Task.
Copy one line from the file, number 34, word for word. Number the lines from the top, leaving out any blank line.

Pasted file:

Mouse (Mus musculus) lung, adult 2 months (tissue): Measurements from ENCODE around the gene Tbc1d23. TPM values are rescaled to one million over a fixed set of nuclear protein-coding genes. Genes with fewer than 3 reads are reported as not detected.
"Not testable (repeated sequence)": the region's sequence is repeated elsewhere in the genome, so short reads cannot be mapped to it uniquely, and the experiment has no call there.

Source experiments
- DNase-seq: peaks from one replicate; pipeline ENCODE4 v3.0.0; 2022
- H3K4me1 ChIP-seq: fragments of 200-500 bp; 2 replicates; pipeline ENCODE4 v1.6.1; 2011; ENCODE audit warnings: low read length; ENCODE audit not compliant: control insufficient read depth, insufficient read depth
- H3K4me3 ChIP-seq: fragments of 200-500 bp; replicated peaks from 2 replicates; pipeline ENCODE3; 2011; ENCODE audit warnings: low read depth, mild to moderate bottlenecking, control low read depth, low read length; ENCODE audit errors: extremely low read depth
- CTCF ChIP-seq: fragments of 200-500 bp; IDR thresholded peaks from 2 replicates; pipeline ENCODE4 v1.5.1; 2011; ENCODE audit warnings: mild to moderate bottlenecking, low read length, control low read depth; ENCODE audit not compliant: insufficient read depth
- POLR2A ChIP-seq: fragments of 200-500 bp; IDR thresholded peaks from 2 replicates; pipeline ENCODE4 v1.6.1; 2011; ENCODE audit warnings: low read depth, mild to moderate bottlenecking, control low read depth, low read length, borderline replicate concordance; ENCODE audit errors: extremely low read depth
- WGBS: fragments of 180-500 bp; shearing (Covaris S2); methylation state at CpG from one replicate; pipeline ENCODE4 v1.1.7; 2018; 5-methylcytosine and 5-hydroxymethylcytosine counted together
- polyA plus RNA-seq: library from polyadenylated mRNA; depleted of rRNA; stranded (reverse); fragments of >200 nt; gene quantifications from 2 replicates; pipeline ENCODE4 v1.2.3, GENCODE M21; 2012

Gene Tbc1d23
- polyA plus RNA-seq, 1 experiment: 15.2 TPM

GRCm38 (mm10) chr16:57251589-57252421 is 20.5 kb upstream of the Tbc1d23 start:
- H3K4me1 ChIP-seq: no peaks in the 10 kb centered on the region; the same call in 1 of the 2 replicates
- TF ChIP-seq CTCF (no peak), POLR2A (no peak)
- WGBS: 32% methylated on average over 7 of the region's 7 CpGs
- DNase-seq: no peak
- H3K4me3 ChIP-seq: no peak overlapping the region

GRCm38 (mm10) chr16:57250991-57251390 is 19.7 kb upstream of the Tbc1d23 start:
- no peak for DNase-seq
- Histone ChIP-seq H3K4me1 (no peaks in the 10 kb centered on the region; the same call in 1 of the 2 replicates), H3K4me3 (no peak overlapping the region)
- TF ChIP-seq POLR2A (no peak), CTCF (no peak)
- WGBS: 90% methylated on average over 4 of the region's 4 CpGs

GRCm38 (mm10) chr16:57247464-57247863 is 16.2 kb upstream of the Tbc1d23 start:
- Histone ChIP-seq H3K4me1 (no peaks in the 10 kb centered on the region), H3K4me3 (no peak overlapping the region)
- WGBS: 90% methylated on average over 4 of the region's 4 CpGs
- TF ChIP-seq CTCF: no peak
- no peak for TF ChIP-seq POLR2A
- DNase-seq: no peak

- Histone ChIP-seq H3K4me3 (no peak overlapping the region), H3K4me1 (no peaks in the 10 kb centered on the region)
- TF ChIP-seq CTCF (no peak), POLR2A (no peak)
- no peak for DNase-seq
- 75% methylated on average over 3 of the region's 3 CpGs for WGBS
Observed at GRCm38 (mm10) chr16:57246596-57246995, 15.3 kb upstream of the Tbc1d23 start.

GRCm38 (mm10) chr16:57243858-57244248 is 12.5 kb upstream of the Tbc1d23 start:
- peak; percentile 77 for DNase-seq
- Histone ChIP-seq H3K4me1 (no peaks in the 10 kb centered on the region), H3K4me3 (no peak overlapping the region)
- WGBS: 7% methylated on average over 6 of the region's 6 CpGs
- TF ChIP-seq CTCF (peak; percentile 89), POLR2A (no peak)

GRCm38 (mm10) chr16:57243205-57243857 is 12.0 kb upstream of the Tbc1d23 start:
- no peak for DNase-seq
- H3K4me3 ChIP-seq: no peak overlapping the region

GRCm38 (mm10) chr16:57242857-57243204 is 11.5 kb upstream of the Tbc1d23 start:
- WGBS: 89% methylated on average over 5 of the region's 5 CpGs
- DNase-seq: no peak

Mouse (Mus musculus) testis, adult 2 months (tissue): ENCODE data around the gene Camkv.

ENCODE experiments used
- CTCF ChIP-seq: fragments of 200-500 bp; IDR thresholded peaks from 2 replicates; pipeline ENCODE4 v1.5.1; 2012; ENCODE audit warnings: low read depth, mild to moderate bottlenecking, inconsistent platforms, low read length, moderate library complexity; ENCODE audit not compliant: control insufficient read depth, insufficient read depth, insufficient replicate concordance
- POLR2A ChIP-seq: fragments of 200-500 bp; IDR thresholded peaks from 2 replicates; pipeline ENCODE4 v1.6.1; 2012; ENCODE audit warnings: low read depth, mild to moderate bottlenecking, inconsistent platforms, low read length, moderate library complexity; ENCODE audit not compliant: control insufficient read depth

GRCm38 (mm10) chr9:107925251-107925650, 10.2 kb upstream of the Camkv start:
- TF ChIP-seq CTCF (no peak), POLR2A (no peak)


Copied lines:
Observed at GRCm38 (mm10) chr16:57246596-57246995, 15.3 kb upstream of the Tbc1d23 start.